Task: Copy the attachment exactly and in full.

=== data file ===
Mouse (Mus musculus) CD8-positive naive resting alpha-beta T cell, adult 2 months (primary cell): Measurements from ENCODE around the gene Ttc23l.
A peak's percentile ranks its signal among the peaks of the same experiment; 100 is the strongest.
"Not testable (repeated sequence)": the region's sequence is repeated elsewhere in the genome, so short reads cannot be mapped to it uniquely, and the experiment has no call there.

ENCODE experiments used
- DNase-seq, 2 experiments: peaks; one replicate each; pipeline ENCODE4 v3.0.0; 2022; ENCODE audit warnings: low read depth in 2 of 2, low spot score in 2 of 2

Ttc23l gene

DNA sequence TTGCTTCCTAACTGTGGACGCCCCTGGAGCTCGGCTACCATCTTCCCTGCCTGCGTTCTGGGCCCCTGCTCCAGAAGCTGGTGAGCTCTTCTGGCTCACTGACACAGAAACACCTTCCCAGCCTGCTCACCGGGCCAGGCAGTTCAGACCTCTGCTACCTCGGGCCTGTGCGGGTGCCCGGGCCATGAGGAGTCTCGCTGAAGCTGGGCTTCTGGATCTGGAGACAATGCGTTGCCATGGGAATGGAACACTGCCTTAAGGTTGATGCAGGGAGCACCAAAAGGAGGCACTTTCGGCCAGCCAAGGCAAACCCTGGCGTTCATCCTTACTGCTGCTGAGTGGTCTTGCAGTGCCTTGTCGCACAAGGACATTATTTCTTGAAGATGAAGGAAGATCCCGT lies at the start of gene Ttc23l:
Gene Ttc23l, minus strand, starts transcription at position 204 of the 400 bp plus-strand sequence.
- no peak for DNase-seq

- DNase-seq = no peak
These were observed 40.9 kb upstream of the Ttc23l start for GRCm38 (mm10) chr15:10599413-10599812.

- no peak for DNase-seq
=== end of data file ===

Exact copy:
Mouse (Mus musculus) CD8-positive naive resting alpha-beta T cell, adult 2 months (primary cell): Measurements from ENCODE around the gene Ttc23l.
A peak's percentile ranks its signal among the peaks of the same experiment; 100 is the strongest.
"Not testable (repeated sequence)": the region's sequence is repeated elsewhere in the genome, so short reads cannot be mapped to it uniquely, and the experiment has no call there.

ENCODE experiments used
- DNase-seq, 2 experiments: peaks; one replicate each; pipeline ENCODE4 v3.0.0; 2022; ENCODE audit warnings: low read depth in 2 of 2, low spot score in 2 of 2

Ttc23l gene

DNA sequence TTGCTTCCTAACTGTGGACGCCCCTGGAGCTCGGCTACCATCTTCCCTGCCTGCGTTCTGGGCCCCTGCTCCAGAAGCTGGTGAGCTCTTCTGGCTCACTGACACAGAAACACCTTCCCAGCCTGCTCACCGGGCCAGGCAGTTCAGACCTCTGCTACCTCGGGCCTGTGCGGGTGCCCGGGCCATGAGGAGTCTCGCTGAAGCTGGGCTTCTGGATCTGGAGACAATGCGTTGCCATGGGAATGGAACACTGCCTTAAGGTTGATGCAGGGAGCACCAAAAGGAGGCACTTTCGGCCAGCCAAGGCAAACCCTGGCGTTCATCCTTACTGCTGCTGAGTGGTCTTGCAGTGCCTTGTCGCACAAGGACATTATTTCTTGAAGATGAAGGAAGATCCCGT lies at the start of gene Ttc23l:
Gene Ttc23l, minus strand, starts transcription at position 204 of the 400 bp plus-strand sequence.
- no peak for DNase-seq

- DNase-seq = no peak
These were observed 40.9 kb upstream of the Ttc23l start for GRCm38 (mm10) chr15:10599413-10599812.

- no peak for DNase-seq